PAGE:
I’m Alexander Cheves, a sex writer, worker, and educator. Friends call me Beastly. My book, My Love Is a Beast: Confessions, is available now everywhere books are sold.
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A little about me:
Without a working right ear, I am between two worlds — hearing and Deaf — and both are rendered more difficult by my halfway-ness. I have talked with other hard-of-hearing folks who share in this struggle: it is doubly hard for us to focus on what others are saying, and our focus energy drops every time we have to ask someone to repeat themselves. When I’m tired, I mentally check out. I think this is one reason why I write: words on a page have always been my easier communication method.
My half-deafness and neurodivergent brain mean that my ability to be fully present has always been one click removed. Part of my mind stays outside myself, observing as if from across the room, asking big questions while I’m hanging out with friends or in a bar. Around cool people, I wonder how I will portray them if I write about them, and sometimes I make mental notes to remember what they are saying as accurately as possible. When interesting things happen to me, I can’t just enjoy them. I wonder to myself: Is this an essay?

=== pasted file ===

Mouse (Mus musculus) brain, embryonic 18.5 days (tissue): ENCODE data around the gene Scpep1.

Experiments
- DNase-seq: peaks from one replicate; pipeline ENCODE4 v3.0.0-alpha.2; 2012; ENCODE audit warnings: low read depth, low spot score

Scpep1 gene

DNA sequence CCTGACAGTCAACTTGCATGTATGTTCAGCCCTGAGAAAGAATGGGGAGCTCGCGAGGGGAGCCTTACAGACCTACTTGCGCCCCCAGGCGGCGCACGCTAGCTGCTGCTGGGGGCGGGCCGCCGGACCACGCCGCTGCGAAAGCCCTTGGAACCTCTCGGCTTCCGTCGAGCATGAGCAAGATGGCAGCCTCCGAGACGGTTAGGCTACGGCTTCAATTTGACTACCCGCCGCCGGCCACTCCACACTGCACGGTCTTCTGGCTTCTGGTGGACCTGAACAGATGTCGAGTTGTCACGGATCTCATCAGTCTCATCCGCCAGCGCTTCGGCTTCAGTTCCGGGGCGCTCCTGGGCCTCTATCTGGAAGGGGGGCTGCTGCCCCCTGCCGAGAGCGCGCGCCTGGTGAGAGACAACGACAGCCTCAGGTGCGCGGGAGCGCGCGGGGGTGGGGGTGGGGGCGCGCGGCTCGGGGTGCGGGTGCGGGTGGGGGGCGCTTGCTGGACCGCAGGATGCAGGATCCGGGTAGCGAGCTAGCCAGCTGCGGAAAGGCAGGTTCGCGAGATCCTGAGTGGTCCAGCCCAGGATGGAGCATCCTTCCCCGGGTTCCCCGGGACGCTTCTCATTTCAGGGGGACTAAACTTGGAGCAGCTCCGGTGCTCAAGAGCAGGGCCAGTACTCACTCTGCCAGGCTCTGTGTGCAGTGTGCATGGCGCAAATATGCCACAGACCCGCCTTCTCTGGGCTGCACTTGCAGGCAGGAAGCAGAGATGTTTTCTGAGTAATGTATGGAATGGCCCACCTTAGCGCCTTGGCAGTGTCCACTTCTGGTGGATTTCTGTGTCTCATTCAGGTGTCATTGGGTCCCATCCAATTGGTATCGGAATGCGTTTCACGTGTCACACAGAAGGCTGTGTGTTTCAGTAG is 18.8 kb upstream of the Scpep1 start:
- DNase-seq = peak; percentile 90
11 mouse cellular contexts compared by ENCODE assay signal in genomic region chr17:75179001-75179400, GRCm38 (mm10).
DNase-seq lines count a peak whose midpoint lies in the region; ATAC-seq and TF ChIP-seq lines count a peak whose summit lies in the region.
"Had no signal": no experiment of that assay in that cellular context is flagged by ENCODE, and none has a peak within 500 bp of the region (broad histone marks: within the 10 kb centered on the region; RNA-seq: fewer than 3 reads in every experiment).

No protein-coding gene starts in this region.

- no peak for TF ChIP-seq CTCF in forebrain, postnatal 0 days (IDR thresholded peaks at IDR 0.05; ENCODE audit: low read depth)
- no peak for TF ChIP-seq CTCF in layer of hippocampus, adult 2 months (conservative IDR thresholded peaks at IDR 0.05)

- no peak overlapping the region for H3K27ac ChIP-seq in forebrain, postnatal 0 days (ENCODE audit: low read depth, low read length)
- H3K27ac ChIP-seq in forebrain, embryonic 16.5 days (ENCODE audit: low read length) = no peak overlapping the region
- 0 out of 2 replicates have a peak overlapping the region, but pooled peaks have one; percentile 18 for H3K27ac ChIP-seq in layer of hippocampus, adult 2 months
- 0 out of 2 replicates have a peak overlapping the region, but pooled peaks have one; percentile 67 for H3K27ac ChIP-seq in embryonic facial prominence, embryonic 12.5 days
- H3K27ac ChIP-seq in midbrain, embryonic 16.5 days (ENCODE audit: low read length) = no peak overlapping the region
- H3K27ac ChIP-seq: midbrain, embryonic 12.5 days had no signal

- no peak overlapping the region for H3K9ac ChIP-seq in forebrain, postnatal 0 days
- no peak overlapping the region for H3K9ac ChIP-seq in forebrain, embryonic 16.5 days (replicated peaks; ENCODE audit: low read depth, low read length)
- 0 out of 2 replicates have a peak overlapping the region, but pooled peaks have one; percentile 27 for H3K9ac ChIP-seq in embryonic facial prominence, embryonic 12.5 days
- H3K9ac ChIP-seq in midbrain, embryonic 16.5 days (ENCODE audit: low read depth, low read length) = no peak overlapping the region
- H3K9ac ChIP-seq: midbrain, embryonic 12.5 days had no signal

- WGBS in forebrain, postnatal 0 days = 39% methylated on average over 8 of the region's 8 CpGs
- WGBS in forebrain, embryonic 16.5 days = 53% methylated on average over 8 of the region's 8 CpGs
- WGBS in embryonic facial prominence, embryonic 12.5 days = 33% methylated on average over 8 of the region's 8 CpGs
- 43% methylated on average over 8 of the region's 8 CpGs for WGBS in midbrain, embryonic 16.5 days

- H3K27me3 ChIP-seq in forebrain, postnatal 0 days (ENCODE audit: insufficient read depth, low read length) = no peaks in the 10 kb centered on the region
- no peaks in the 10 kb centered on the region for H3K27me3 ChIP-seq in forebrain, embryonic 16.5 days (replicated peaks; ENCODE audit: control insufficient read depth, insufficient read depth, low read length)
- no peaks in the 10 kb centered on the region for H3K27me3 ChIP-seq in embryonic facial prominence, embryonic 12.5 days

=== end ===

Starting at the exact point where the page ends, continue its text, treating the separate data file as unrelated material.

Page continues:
This disconnect is where my writing starts. Virginia Woolf is said to have thought of first sentences, complete and unchanged, before ever putting pen to paper. I know reporters who are very structured: they take the rules most folks were taught in school about essays and book reports and apply them to news writing. They write a thesis statement, bullet points, and conclusion, then fill in the meat between the bones. Jack Kerouac did the opposite: he doped up on Benzedrine and attacked his typewriter in a drugged frenzy.